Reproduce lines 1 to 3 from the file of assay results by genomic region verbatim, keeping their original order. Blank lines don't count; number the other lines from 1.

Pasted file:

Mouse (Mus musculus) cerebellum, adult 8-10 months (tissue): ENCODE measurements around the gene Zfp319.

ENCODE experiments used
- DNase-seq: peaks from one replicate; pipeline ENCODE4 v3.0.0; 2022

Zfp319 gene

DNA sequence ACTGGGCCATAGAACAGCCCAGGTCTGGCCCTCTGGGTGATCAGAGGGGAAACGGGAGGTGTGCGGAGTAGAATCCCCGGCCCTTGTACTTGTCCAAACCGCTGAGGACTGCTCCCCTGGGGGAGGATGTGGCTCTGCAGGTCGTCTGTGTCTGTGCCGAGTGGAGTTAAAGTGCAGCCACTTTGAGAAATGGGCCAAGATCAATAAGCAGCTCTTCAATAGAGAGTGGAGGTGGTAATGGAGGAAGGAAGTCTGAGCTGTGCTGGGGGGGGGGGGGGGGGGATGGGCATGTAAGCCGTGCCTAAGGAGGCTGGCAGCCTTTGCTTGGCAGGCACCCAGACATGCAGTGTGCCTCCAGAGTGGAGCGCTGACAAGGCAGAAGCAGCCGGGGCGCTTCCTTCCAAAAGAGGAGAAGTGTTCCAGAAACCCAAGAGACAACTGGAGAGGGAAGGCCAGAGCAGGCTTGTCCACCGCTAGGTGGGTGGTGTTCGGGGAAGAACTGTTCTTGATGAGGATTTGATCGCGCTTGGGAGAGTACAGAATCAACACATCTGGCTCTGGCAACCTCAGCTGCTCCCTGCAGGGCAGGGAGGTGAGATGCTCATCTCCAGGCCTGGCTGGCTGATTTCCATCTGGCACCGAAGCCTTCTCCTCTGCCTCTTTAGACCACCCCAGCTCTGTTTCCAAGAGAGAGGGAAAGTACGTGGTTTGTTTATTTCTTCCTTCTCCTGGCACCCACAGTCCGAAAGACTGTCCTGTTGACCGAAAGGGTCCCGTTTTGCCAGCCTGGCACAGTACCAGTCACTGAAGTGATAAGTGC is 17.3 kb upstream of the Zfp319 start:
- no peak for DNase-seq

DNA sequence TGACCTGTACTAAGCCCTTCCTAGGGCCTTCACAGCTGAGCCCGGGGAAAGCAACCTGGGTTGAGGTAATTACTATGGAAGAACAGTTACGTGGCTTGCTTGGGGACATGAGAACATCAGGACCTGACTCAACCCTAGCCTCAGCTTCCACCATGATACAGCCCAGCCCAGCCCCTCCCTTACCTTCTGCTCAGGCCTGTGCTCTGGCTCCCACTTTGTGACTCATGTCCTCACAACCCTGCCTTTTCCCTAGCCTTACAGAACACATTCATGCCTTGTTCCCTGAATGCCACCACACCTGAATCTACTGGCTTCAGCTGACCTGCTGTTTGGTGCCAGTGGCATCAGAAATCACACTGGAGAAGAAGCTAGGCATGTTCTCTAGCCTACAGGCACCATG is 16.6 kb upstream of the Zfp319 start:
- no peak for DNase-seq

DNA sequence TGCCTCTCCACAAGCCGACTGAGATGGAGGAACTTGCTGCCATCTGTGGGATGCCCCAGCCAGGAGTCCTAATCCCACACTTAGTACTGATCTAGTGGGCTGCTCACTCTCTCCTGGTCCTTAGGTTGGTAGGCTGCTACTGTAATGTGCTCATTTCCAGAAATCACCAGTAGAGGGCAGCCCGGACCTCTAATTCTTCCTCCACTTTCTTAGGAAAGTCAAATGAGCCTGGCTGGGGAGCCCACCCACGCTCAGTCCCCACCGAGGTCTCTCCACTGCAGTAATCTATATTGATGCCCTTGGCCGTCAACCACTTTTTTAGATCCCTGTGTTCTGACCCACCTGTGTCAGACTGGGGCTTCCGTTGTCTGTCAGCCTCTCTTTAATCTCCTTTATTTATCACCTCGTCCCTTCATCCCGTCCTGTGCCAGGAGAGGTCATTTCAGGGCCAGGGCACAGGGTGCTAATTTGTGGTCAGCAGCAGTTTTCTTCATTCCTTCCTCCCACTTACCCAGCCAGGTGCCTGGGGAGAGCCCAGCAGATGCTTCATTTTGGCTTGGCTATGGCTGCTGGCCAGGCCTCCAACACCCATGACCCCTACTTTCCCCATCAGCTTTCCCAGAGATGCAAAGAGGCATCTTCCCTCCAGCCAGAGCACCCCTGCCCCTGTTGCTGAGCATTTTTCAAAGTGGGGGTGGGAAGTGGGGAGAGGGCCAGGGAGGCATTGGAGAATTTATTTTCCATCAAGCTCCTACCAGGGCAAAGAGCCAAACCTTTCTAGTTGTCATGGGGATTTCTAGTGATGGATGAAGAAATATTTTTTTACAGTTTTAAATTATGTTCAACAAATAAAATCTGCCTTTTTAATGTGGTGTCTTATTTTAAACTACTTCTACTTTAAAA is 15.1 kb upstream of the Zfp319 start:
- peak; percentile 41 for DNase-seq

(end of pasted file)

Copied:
Mouse (Mus musculus) cerebellum, adult 8-10 months (tissue): ENCODE measurements around the gene Zfp319.

ENCODE experiments used
- DNase-seq: peaks from one replicate; pipeline ENCODE4 v3.0.0; 2022